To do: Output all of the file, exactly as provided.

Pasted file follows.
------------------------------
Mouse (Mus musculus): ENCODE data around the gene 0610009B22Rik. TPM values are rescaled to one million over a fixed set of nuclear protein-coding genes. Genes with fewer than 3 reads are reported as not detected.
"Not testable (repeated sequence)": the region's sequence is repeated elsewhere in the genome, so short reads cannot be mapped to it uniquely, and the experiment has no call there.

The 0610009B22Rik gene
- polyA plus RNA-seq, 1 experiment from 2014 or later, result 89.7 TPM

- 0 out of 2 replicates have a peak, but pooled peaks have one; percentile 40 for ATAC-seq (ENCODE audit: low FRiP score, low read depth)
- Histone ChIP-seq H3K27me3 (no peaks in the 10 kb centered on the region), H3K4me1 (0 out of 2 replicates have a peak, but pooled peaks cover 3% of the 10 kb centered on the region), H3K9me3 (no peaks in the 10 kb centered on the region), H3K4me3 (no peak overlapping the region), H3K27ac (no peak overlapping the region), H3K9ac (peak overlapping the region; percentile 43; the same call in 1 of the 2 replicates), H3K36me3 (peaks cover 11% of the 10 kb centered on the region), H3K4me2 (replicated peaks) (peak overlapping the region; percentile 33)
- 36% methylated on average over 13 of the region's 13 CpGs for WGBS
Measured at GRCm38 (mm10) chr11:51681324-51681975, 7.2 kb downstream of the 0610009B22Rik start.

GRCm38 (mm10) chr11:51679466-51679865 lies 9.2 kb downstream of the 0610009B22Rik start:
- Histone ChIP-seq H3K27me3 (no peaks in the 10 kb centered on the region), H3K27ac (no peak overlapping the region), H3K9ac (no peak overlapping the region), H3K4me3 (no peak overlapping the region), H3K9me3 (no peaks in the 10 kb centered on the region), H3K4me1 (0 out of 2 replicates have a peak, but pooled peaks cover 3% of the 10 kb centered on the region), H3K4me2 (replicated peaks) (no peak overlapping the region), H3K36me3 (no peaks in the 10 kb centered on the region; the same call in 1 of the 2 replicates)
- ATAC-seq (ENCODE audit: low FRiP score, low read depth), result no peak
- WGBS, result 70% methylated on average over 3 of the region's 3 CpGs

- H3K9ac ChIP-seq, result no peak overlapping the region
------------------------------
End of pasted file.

Mouse (Mus musculus): ENCODE data around the gene 0610009B22Rik. TPM values are rescaled to one million over a fixed set of nuclear protein-coding genes. Genes with fewer than 3 reads are reported as not detected.
"Not testable (repeated sequence)": the region's sequence is repeated elsewhere in the genome, so short reads cannot be mapped to it uniquely, and the experiment has no call there.

The 0610009B22Rik gene
- polyA plus RNA-seq, 1 experiment from 2014 or later, result 89.7 TPM

- 0 out of 2 replicates have a peak, but pooled peaks have one; percentile 40 for ATAC-seq (ENCODE audit: low FRiP score, low read depth)
- Histone ChIP-seq H3K27me3 (no peaks in the 10 kb centered on the region), H3K4me1 (0 out of 2 replicates have a peak, but pooled peaks cover 3% of the 10 kb centered on the region), H3K9me3 (no peaks in the 10 kb centered on the region), H3K4me3 (no peak overlapping the region), H3K27ac (no peak overlapping the region), H3K9ac (peak overlapping the region; percentile 43; the same call in 1 of the 2 replicates), H3K36me3 (peaks cover 11% of the 10 kb centered on the region), H3K4me2 (replicated peaks) (peak overlapping the region; percentile 33)
- 36% methylated on average over 13 of the region's 13 CpGs for WGBS
Measured at GRCm38 (mm10) chr11:51681324-51681975, 7.2 kb downstream of the 0610009B22Rik start.

GRCm38 (mm10) chr11:51679466-51679865 lies 9.2 kb downstream of the 0610009B22Rik start:
- Histone ChIP-seq H3K27me3 (no peaks in the 10 kb centered on the region), H3K27ac (no peak overlapping the region), H3K9ac (no peak overlapping the region), H3K4me3 (no peak overlapping the region), H3K9me3 (no peaks in the 10 kb centered on the region), H3K4me1 (0 out of 2 replicates have a peak, but pooled peaks cover 3% of the 10 kb centered on the region), H3K4me2 (replicated peaks) (no peak overlapping the region), H3K36me3 (no peaks in the 10 kb centered on the region; the same call in 1 of the 2 replicates)
- ATAC-seq (ENCODE audit: low FRiP score, low read depth), result no peak
- WGBS, result 70% methylated on average over 3 of the region's 3 CpGs

- H3K9ac ChIP-seq, result no peak overlapping the region